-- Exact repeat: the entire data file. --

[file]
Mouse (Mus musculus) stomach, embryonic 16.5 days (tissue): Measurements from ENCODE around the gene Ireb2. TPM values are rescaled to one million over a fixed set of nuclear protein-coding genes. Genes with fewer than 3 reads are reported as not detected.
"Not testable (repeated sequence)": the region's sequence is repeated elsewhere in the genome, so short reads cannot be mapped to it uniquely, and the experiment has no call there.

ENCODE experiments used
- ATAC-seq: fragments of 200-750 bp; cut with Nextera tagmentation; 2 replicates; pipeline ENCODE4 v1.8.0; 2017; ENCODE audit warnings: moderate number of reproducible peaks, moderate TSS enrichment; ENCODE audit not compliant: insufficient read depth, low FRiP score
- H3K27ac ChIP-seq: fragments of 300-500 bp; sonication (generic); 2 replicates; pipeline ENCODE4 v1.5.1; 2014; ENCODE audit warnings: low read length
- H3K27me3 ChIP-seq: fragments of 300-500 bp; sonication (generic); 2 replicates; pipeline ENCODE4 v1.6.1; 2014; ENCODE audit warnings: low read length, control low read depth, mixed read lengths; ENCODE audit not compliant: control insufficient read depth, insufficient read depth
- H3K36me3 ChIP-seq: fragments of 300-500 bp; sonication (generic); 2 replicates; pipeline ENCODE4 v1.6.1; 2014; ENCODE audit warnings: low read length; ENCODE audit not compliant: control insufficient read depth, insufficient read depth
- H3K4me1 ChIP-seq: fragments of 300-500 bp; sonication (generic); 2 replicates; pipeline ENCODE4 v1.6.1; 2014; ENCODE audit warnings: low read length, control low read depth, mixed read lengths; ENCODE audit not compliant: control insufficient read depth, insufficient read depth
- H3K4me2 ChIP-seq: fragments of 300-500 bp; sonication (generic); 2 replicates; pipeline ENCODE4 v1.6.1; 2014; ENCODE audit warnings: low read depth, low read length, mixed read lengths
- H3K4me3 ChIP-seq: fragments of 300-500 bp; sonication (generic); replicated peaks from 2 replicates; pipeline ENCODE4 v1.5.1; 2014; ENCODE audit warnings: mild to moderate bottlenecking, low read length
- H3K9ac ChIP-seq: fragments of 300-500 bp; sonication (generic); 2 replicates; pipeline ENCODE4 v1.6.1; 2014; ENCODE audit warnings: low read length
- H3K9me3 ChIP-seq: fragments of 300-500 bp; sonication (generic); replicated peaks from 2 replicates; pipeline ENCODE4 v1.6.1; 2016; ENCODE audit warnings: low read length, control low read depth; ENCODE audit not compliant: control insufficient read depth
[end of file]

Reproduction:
Mouse (Mus musculus) stomach, embryonic 16.5 days (tissue): Measurements from ENCODE around the gene Ireb2. TPM values are rescaled to one million over a fixed set of nuclear protein-coding genes. Genes with fewer than 3 reads are reported as not detected.
"Not testable (repeated sequence)": the region's sequence is repeated elsewhere in the genome, so short reads cannot be mapped to it uniquely, and the experiment has no call there.

ENCODE experiments used
- ATAC-seq: fragments of 200-750 bp; cut with Nextera tagmentation; 2 replicates; pipeline ENCODE4 v1.8.0; 2017; ENCODE audit warnings: moderate number of reproducible peaks, moderate TSS enrichment; ENCODE audit not compliant: insufficient read depth, low FRiP score
- H3K27ac ChIP-seq: fragments of 300-500 bp; sonication (generic); 2 replicates; pipeline ENCODE4 v1.5.1; 2014; ENCODE audit warnings: low read length
- H3K27me3 ChIP-seq: fragments of 300-500 bp; sonication (generic); 2 replicates; pipeline ENCODE4 v1.6.1; 2014; ENCODE audit warnings: low read length, control low read depth, mixed read lengths; ENCODE audit not compliant: control insufficient read depth, insufficient read depth
- H3K36me3 ChIP-seq: fragments of 300-500 bp; sonication (generic); 2 replicates; pipeline ENCODE4 v1.6.1; 2014; ENCODE audit warnings: low read length; ENCODE audit not compliant: control insufficient read depth, insufficient read depth
- H3K4me1 ChIP-seq: fragments of 300-500 bp; sonication (generic); 2 replicates; pipeline ENCODE4 v1.6.1; 2014; ENCODE audit warnings: low read length, control low read depth, mixed read lengths; ENCODE audit not compliant: control insufficient read depth, insufficient read depth
- H3K4me2 ChIP-seq: fragments of 300-500 bp; sonication (generic); 2 replicates; pipeline ENCODE4 v1.6.1; 2014; ENCODE audit warnings: low read depth, low read length, mixed read lengths
- H3K4me3 ChIP-seq: fragments of 300-500 bp; sonication (generic); replicated peaks from 2 replicates; pipeline ENCODE4 v1.5.1; 2014; ENCODE audit warnings: mild to moderate bottlenecking, low read length
- H3K9ac ChIP-seq: fragments of 300-500 bp; sonication (generic); 2 replicates; pipeline ENCODE4 v1.6.1; 2014; ENCODE audit warnings: low read length
- H3K9me3 ChIP-seq: fragments of 300-500 bp; sonication (generic); replicated peaks from 2 replicates; pipeline ENCODE4 v1.6.1; 2016; ENCODE audit warnings: low read length, control low read depth; ENCODE audit not compliant: control insufficient read depth